Jojo Rabbit: Not your average comedy-drama

December 9, 2019

Hitler: an infamous fascist dictator responsible for the death of millions. 

Comedy: a humorous form of entertainment.

Can two words so different ever become the basis of a film? While most would agree that the idea sounds preposterous, Taika Waititi thought otherwise when writing the script for Jojo Rabbit. However, as could be expected, almost everyone who read it was apprehensive to such an unconventional idea. Eventually, despite 8 years of struggling to get the script made into a film, the unanticipated comedy-drama, directed and produced by Waititi himself, hit theaters on October 18, 2019.

The film follows protagonist Johannas “Jojo” Betzler (played by first-time actor Roman Griffin Davis), a ten-year-old boy living with his mother, Rosie Betzler (played by Scarlett Johansson), in Germany during World War II. Jojo has a “blind fanaticism” for everything Nazi, continually looking for guidance from his imaginary best friend, Adolf Hitler (played by Waititi).

Eventually attending a Hitler Youth training camp, Jojo finds that being a Nazi is a lot harder than it looks, earning the nickname “Jojo Rabbit” when, out of timidness, he refused to kill a rabbit. Jojo is scorned because he lacks the “maturity” required to be a Nazi.

While home alone one day, Jojo discovers Elsa Korr (played by Thomasin McKenzie), a teenage Jewish girl who his mother has been hiding in their house. Jojo decides to seize the opportunity and thinks interrogating Elsa will be a great way to perform his Nazi duty. However, speaking with Elsa causes Jojo to doubt his Nazi beliefs and weakens his relationship with his imaginary friend.

A new take on a coming-of-age story, Jojo Rabbit puts viewers into Jojo’s shoes as he determines right versus wrong despite the dangers of keeping Elsa a secret and going against his beliefs. The theme is extremely relevant in today’s society, as young people, especially, are pressured to follow the crowd rather than make their own decisions.

The plot is based on the book Caging Skies by Christine Leunens in which a German boy discovers that his parents are harboring a Jew in their house. Although the book was not a comedy, Waititi believed one of the best methods of conveying ideas was through humor.

One outcome of creating such a comedy was quite a lot of dark humor that many viewers may find unappealing or distasteful, simply because of the seriousness of the subject material. Waititi realized that with such a sensitive topic, he had to be careful not to take jokes too far. Consequently, the humor that he hoped to achieve was ultimately successful. Even if the humor may not be enjoyed by everyone, it does do a good job highlighting Hitler’s widespread brainwashing and ridiculous rules.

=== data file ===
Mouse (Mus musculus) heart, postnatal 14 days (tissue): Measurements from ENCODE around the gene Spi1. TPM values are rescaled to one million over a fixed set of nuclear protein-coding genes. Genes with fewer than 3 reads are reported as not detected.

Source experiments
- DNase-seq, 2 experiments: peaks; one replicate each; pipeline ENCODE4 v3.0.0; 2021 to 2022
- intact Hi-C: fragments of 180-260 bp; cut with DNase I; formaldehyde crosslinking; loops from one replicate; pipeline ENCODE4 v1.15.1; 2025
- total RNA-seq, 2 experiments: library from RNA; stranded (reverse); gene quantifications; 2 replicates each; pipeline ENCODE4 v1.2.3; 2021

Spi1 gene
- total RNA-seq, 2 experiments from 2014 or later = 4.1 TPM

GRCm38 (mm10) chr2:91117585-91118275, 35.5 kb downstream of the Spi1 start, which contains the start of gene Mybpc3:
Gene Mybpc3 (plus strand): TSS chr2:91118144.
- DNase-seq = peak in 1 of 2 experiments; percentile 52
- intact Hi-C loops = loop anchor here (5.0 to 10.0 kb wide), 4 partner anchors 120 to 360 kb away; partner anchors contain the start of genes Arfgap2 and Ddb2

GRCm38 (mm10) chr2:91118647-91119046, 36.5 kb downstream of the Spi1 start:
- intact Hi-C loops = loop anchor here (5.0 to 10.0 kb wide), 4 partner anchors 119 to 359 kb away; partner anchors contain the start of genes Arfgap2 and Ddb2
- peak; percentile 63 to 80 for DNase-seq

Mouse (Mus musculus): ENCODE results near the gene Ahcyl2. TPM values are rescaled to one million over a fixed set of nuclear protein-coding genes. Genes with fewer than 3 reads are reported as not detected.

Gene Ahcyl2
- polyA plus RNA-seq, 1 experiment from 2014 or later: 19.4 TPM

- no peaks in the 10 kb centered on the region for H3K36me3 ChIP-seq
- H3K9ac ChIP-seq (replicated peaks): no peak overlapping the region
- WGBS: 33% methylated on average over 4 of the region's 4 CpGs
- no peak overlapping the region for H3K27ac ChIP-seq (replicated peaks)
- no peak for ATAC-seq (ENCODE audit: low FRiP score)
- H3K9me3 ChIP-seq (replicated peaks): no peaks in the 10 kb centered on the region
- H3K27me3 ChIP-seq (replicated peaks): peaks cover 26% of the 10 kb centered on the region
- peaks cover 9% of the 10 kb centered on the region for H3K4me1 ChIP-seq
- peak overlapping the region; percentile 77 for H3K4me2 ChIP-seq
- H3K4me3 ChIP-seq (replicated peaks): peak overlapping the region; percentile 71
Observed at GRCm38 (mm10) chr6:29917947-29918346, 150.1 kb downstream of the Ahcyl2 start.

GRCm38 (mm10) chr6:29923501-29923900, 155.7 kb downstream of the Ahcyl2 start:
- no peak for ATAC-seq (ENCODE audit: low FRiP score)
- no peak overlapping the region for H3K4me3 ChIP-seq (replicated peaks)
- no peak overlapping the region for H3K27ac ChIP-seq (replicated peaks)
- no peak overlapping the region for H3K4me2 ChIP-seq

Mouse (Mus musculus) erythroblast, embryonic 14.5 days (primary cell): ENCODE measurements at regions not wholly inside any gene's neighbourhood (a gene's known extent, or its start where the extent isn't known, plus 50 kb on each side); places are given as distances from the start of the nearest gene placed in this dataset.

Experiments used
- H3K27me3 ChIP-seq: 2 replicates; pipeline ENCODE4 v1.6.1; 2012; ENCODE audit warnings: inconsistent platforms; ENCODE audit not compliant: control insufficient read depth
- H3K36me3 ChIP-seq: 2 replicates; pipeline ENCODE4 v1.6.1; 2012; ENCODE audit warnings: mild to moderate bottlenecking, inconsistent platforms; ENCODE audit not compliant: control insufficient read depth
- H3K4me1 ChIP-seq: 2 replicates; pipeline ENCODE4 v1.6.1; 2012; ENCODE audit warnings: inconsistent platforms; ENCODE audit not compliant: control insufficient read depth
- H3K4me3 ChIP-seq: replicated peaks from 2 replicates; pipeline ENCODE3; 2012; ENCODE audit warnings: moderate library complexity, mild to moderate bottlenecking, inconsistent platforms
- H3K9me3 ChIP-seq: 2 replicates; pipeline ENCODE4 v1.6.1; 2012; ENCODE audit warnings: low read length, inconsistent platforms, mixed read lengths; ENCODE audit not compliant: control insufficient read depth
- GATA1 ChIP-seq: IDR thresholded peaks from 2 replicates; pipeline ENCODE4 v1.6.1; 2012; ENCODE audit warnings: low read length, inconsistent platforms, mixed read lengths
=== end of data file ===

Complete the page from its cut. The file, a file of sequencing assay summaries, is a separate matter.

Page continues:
Wonderful acting also played a large role in the success of the humor, particularly with Waititi who insisted on playing the role of the imaginary friend Hitler himself. His goofy personality complimented the character’s childish behavior and made Waititi a perfect fit for the role.

Although humor remains scattered throughout the entire film, it is often interrupted by abrupt moments of drama. The sudden change in genre can be jarring but reminds viewers that World War II was serious and the Nazis did terrible things. In these moments, the movie is more similar to other historical fiction films, but the drama is presented in a different way and creates a very engaging story, particularly for a film largely advertised as a comedy.

While Jojo Rabbit did share some similarities to these films, Watiti’s brilliant uses of devices like foreshadowing, symbolism, and, of course, antithesis, really set it apart. He demonstrates this in a variety of moments like at the beginning of the film when “Komm, Gib Mir Deine Hand” (the German version of The Beatles’ “I Want to Hold Your Hand”) is played as Hitler is greeted by crowds of cheering fans, comparing the popularity of Hitler to the Beatlemania of the 1960s, or when Jojo struggles to learn how to tie his shoes to show his dependence on his mother and his inability to mature into the Nazi soldier he is pressured to become. Seemingly small insignificant details like these continually reappear and become meaningful to the development of the plot and the characters.

All things considered, Jojo Rabbit appeals to just about everyone, whether they like history, humor, drama, movies in general, or especially to those who enjoy them all. It’s such a unique film, even past the obvious fact that it’s a comedy about Hitler. With great acting, an intriguing story, historical references, and, yes, even the humor (although not for some) the movie does everything practically perfectly.

Jojo Rabbit scores a zehn out of zehn!

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